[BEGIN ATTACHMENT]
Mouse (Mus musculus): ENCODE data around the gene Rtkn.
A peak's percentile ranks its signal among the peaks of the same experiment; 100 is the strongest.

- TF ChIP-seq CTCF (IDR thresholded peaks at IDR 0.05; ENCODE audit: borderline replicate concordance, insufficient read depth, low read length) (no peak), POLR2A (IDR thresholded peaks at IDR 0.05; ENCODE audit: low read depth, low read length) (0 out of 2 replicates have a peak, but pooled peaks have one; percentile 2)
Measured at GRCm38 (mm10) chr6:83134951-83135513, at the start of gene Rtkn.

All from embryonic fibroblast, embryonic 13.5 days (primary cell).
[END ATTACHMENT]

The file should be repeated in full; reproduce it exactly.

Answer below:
Mouse (Mus musculus): ENCODE data around the gene Rtkn.
A peak's percentile ranks its signal among the peaks of the same experiment; 100 is the strongest.

- TF ChIP-seq CTCF (IDR thresholded peaks at IDR 0.05; ENCODE audit: borderline replicate concordance, insufficient read depth, low read length) (no peak), POLR2A (IDR thresholded peaks at IDR 0.05; ENCODE audit: low read depth, low read length) (0 out of 2 replicates have a peak, but pooled peaks have one; percentile 2)
Measured at GRCm38 (mm10) chr6:83134951-83135513, at the start of gene Rtkn.

All from embryonic fibroblast, embryonic 13.5 days (primary cell).